PGA Championship

Valhalla Golf Club

The Loop

Rory McIlroy uses Abraham Lincoln reference in press conference, remains the best quote in golf

Arnold Palmer Invitational Presented By MasterCard - Preview Day 3

David Cannon

If we listed off (and linked to) all the times Rory McIlroy had delivered press-conference gold, we'd be here all day. As good as that would be for our website's traffic, we'll spare you the clicking back and forth.

Instead, we'll just praise the Northern Irishman for his latest and greatest quote, one that's already making the rounds on social media. On Wednesday, McIlroy met with the media at Bay Hill in Orlando, site of his 2018 Arnold Palmer Invitational victory, his only win last season and his only worldwide victory since the 2016 Tour Championship. Naturally, following a final-round 64 (birdies on five of his last six holes) that vaulted McIlroy past the likes of Bryson DeChambeau, Henrik Stenson, Tiger Woods and Justin Rose, Rory was declared BACK. With Augusta looming, career Grand Slam talk got ramped all the way up to 11.

Of course, McIlroy had a prime chance to pull it off at the Masters, only to falter in the final round, something that has become an alarming trend for the four-time major winner since. This year especially, as McIlroy has had opportunities to win on Sunday in each of the four events he's played in in 2019, only to come away winless and raise more questions about his closing ability. But, he's clearly still in excellent form (he's finished in the top five all four times), and it appears only a matter of time before he seals the deal if he continues to put himself in position.

It's no secret that many would love to see him do it at Augusta, which was on full display in the final pairing last year as the patrons practically begged for Rory to do something they could cheer for and offered up golf claps for everything Patrick Reed did. Until he gets it done, McIlroy will never escape the career Grand Slam questions, and he was fed a plethora of them on Wednesday. He was as insightful as ever in answering them, starting with admitting that he may even be inside his own head, which is something everyone watching him at the Masters has also wondered.

"It's definitely taken me time to come to terms with the things I've needed to deal within side my own head," McIlroy said. "And I think sometimes I'm too much of a fan of the game because I know exactly who has won the Grand Slam, and I know exactly the people I would be putting myself alongside. So there's maybe a part of that that, if I didn't know the history of the game and I wasn't such a fan it would work in my favor.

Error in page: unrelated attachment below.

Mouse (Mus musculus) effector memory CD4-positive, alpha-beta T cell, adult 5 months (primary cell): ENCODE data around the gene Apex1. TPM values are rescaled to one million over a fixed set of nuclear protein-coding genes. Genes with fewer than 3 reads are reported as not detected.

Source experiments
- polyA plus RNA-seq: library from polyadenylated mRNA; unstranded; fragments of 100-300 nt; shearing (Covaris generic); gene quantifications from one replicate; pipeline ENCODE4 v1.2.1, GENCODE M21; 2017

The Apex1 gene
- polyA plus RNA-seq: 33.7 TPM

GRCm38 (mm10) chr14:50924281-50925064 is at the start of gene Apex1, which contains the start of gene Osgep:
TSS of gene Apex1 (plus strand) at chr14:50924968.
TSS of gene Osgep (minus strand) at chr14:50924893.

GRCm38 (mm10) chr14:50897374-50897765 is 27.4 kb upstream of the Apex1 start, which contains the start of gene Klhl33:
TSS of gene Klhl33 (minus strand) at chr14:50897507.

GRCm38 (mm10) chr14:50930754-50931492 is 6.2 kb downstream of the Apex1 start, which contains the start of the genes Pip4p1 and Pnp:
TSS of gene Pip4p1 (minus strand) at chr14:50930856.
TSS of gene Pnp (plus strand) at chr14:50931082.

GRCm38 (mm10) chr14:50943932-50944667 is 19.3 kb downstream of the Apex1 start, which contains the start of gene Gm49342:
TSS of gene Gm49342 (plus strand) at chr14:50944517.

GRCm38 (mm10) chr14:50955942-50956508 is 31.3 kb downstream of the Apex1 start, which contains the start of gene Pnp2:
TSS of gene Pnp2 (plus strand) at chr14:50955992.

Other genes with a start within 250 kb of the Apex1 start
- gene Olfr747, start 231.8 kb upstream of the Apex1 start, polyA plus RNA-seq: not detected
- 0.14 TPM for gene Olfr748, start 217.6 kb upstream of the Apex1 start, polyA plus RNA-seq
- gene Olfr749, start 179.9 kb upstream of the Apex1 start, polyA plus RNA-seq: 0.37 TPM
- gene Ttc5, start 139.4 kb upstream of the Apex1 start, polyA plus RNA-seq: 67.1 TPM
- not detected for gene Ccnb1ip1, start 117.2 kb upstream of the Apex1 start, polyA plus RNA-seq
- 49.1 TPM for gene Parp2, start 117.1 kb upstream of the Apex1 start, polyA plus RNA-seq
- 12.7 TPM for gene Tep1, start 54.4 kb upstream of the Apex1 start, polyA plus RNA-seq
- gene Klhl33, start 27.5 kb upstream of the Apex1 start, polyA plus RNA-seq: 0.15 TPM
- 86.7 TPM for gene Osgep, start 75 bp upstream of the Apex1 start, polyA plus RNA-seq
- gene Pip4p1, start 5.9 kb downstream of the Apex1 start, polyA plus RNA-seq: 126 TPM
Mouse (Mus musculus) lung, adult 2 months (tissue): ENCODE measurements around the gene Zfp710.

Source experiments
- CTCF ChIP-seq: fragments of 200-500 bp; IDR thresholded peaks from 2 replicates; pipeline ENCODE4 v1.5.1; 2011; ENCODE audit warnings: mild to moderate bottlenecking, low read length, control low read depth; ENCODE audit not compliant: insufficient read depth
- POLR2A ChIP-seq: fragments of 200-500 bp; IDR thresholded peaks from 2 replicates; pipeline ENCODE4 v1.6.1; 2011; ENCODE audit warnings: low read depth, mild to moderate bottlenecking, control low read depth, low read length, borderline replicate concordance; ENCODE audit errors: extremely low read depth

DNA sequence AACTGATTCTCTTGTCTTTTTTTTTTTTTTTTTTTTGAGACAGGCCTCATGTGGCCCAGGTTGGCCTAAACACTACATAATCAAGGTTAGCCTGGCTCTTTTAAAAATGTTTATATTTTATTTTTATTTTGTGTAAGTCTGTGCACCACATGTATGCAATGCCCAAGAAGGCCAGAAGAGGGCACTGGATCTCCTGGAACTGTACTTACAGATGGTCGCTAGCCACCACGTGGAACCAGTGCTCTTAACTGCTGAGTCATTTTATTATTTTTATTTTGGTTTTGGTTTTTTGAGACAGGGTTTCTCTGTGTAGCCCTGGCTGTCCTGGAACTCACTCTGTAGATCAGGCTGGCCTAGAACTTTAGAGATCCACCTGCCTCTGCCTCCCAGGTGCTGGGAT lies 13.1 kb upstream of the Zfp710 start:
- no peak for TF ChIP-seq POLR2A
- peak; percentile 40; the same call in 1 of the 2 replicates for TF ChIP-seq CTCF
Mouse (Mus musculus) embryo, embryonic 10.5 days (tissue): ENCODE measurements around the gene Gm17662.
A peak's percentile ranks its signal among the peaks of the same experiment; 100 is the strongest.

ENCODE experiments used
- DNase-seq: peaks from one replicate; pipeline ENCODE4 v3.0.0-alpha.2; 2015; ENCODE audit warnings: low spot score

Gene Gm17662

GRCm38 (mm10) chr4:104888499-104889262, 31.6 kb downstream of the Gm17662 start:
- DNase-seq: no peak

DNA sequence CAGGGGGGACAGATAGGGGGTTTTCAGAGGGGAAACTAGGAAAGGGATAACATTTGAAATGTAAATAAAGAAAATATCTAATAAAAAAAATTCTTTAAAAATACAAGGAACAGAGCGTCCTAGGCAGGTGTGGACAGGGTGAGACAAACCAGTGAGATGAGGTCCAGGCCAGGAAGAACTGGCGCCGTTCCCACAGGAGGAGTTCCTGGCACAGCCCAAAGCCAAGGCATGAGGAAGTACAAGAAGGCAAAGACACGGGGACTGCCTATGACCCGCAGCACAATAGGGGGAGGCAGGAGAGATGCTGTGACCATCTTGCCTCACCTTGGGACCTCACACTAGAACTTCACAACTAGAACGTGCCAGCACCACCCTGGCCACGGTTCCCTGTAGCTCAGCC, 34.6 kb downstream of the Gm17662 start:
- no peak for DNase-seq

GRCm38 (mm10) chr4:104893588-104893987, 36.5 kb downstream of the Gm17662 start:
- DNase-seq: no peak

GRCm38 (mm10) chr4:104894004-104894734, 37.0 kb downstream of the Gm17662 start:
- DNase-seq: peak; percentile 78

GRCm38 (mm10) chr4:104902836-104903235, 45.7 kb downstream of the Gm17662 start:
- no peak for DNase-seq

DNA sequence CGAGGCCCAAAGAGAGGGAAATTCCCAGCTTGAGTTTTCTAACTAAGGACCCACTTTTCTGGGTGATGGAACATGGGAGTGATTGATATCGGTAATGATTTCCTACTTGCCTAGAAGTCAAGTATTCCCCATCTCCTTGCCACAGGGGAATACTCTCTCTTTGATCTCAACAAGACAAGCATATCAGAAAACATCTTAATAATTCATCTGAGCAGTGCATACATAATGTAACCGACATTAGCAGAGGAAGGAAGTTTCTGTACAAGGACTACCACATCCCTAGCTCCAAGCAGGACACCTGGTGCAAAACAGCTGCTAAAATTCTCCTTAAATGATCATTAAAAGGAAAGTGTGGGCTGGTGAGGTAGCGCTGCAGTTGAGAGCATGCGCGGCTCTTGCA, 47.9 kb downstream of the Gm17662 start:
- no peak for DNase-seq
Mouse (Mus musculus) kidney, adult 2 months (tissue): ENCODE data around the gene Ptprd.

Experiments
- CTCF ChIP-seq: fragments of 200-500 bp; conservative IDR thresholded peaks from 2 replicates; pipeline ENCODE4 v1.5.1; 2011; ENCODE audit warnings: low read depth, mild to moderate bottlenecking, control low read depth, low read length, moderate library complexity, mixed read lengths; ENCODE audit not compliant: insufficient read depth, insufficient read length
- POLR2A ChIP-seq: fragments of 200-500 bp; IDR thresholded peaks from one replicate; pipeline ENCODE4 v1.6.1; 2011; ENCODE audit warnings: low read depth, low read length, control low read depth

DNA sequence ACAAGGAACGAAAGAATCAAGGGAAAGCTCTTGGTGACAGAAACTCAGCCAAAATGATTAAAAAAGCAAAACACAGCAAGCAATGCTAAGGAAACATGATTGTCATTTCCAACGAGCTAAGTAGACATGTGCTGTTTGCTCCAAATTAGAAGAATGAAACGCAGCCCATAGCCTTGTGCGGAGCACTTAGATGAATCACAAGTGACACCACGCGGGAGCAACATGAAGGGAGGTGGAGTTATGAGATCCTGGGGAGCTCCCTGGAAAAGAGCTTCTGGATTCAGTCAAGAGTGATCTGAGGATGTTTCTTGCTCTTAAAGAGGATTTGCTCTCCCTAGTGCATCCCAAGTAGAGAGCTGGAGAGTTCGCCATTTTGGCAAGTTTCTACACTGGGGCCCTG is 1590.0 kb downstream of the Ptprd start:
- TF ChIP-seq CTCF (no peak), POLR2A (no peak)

"But that's not me. It would be a massive achievement. It would be huge. But again, I can't think about it in that way. I just have to go out and play the golf course the way I know that I can play it and do the—and repeat that for four days—and as I said, hopefully that's good enough to have the lowest score that week and then I'll be able to answer that question a lot easier. If it ever happens."

The reporter who yielded those answers then asked McIlroy if chasing the Grand Slam becomes more difficult with each passing year. That's when McIlroy referenced Abraham Lincoln, further cementing his title of the best quote in golf:

"No, I've become more comfortable with it, I mean the extra stress that I put myself under that first couple of years, 2015 and 2016 of trying to, I've become more comfortable with it. I guess I've become a lot more comfortable with the fact that I'm going to fail more times than I succeed at that certain, whatever, conquest or whatever you want to call it. So I've become comfortable with the fact I've tried four times, I've failed, but Abraham Lincoln lost the first 13 elections he was ever in. He wound up being the President of the United States. So I still got a bit of time."

As Golf Channel's Will Gray pointed out on Twitter, McIlroy's numbers are a bit off. A simple Google search will tell you Lincoln lost eight elections, not 13. But who's counting really (besides actual history books)? Rory said he was a golf historian, not an American historian, so we'll let it slide.